• dogwood across creek

    Prince William Forest

    Park Virginia

There are park alerts in effect.
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  • NO FIREWORKS

    Reminder to park visitors. Fireworks are prohibited at Prince William Forest Park.

  • Oak Ridge Campground Site A29 closure

    Oak Ridge Campground site A29 will be closed until safety concerns have been mitigated. Please do not use that site until it has been reopened.

  • Warm Wet Spring = More Ticks

    Please check yourself and your pets for ticks continually during and after your visit. Ticks are less prevelent if you stay on trail or in mowed areas. Wearing light colored clothing helps you spot them before the attach.

  • Firewood

    Outside firewood is prohibited in Prince William Forest Park, unless it is certified USDA 'bug free' firewood. Dead and downed wood may be collected from designated areas for use while in the park. Help us protect the forest from invasive species!

  • Visitor Center Remodel 2014

    Over the next several months there will be new changes coming to the Visitor Center. Presently we are remodeling the bookstore area to give it more of a country theme. Next the exibit area will get all new exhibits. Thank you for your patience and support

Crossing Trail

The Crossing Trailhead

The Crossing Trail

National Park Service

The Crossing Trail (0.5 miles; 0.8 km)

The Crossing Trail is a short, easy hike that starts near Telegraph Pavilion and loops back to the road near the trailhead. Follow the green blazes to remain on the Crossing Trail or connect to the Birch Bluff Trail by following the red blazes.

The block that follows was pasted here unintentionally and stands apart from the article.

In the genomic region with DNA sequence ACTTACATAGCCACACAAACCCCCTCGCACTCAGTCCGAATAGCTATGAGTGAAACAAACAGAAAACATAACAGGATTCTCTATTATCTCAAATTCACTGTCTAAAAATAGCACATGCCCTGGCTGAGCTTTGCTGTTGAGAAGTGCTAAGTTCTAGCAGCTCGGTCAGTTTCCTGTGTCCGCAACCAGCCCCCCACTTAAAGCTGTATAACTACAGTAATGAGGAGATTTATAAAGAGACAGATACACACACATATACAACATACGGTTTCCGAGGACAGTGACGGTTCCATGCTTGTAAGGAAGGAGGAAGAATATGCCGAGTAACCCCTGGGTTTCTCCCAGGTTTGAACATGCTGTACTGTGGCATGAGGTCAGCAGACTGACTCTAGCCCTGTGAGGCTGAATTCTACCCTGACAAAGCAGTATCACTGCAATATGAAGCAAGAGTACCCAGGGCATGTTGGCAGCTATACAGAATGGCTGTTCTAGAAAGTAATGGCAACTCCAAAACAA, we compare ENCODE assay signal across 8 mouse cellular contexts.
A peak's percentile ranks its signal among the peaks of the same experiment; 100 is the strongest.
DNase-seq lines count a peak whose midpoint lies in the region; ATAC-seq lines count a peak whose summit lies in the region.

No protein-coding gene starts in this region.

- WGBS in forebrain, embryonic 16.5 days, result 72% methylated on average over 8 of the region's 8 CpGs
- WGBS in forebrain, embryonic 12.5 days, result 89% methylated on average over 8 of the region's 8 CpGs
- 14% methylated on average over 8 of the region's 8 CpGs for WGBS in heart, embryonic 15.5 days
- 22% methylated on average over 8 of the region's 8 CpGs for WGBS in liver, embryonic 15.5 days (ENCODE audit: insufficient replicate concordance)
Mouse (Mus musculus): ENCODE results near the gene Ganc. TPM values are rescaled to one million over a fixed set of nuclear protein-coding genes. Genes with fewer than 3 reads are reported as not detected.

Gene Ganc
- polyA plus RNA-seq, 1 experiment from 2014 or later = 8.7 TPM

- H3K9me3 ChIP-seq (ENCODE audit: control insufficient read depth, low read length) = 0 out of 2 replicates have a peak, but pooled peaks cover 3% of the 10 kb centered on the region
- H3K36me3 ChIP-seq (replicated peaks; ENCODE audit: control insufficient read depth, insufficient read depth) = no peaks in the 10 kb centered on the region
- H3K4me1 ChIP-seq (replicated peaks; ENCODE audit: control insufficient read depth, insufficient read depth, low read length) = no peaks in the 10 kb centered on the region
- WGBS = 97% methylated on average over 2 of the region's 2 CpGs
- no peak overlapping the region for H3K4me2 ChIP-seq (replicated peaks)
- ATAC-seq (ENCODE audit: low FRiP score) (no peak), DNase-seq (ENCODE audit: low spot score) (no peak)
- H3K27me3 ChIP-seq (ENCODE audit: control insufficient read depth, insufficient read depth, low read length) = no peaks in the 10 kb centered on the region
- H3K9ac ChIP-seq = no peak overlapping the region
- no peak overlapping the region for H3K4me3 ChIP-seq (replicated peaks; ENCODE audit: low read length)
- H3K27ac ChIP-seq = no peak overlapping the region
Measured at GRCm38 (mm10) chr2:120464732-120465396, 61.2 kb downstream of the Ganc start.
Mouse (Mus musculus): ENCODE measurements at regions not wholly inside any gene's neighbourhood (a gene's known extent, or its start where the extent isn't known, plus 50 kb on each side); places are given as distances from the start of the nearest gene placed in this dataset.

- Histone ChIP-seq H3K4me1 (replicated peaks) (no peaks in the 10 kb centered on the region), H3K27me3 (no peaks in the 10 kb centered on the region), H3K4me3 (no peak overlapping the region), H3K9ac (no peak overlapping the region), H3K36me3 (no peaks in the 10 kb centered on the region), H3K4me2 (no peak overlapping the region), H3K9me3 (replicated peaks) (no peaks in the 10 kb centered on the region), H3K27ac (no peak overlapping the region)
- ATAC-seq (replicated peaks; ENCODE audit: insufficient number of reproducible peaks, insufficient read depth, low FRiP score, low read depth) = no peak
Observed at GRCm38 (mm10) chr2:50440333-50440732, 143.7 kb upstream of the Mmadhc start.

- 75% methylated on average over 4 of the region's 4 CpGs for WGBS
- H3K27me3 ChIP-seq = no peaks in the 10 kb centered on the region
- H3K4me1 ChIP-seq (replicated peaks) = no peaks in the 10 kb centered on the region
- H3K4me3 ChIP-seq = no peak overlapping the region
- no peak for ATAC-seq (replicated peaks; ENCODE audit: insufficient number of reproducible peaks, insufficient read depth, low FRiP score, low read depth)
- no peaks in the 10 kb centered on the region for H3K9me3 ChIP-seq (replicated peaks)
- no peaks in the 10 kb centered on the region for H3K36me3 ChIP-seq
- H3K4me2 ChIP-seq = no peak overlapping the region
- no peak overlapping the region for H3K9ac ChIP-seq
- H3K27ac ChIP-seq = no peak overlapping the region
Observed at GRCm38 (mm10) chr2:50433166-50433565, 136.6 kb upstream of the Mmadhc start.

Telegraph Road

Old Telegraph Road

National Park Service

At 0.3 miles along the trail, you will come across a portion of the abandoned Telegraph Road. This road was used by General George Washington and the comte de Rochambeau to travel from Rhode Island to Yorktown, VA during the Revolutionary War. In later years, it served as the main north and south thoroughfare for area travelers. This road witnessed the changing of modes of transportation over the centuries - from horseback to stagecoach. Route 1, and later Interstate 95, now take its place.
 
Informational Sign

Informational Sign

National Park Service

An informational sign can be found where Telegraph Road intersects the Crossing Trail, providing more information on the history of the old road. Efforts are currently underway in the National Park Service to create a Washington-Rochambeau National Historic Trail that would highlight this important route.
 
Green Blaze of the Crossing Trail

Green blaze of the Crossing Trail

National Park Service

Traveling along this path, you occasionally walk on sediments deposited by ancient seas. Today these deposits form the soils of the Coastal Plain. Along with the terrain, the climate and forest have also changed over the ages. Today's woodland scene of oaks, hickories, and tulip trees was once the setting of swamps, marshes, and cypress trees.
 

Did You Know?

Pyrite

Because of its abundance and high sulfur content, Pyrite, also known as "Fool's Gold," was once mined in what is now Prince William Forest Park (1889-1920) to be used in products ranging from light bulbs to soap.